Dialogue between Akeel Bilgrami (Department of Philosophy, Columbia University, New York) und Aldo Haesler (Département de sociologie, Université de Caen). Introduction: Cecelia Watson (Max-Planck-Institut für Wissenschaftsgeschichte, Berlin)
The warning resounds amongst many proponents of the Anthropocene thesis: we must develop ways to control and manage our influence on the planet. Some geologists contend that the earth has inbuilt “planetary boundaries,” which, if exceeded, could cause irrevocable change to the earth’s systems. Yet, the types of environmental measures that could hold us at a safe distance from such a scenario require financial investments and a willingness to sacrifice profit and efficiency in favor of safe planetary management. A question of equality seems, then, urgent: who can afford to implement Anthropocenic policies and who is left out?
Akeel Bilgrami (New York) is the Johnsonian Professor of Philosophy at Columbia University and a founding member of its Committee on Global Thought. His collection of essays "Politics and the Moral Psychology of Identity", will be out next year. He is writing two short books called "What is a Muslim?" and "Gandhi, The Philosopher". His current longterm writing project is on practical reason and politics.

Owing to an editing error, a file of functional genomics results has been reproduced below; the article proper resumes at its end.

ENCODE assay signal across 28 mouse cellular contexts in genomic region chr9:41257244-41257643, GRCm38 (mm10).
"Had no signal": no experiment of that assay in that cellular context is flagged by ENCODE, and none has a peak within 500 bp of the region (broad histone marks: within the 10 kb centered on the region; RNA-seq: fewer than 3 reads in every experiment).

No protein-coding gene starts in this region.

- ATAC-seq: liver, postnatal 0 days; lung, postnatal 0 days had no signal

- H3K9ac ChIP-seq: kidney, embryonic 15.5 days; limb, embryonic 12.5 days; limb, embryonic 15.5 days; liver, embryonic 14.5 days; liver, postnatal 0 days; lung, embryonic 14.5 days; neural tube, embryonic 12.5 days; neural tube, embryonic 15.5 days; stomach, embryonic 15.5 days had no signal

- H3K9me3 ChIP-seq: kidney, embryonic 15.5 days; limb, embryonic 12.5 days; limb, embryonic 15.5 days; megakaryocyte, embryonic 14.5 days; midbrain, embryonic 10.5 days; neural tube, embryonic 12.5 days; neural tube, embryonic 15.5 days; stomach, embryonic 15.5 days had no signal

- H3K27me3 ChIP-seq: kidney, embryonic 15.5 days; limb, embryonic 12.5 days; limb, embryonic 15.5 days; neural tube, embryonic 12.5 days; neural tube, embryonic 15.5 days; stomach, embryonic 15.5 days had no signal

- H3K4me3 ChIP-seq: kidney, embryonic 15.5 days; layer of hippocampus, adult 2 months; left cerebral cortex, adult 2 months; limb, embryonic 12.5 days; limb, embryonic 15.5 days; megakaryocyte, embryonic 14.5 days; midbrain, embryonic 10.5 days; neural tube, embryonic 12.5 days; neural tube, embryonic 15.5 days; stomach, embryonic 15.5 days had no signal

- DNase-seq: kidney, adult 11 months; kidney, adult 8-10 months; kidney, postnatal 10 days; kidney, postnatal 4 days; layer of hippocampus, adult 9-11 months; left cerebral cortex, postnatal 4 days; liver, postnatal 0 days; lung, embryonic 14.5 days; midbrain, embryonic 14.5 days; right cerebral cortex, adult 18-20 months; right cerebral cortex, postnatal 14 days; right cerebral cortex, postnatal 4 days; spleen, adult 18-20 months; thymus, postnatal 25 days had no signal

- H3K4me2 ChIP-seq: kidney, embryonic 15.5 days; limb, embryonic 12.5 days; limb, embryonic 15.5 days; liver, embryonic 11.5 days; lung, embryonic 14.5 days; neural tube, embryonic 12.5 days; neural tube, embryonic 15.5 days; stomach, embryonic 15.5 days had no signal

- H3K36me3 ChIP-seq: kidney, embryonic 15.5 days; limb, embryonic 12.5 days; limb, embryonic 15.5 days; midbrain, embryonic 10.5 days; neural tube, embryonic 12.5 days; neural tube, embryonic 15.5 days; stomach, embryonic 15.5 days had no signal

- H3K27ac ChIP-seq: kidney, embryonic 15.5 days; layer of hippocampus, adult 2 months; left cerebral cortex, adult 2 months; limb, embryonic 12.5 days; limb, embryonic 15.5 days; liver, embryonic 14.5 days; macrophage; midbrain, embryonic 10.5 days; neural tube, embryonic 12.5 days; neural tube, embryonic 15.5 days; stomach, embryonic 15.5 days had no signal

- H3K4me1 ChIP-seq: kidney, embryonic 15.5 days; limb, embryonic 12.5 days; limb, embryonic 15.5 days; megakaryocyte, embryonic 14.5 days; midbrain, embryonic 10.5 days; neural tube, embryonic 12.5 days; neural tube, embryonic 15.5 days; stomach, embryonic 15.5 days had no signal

Aldo Haesler (Caen) is professor of sociology and social philosophy at Université Caen in France. His areas of research are theories of social change, philosophical anthropology and social philosophy.He was CEO of the Institut Montana (Switzerland) and currently is member of the research unit in philosophy “Identité et subjectivité.” His latest book is "Das letzte Tabu: Ruchlose Gedanken aus der Intimsphäre des Geldes" (2011).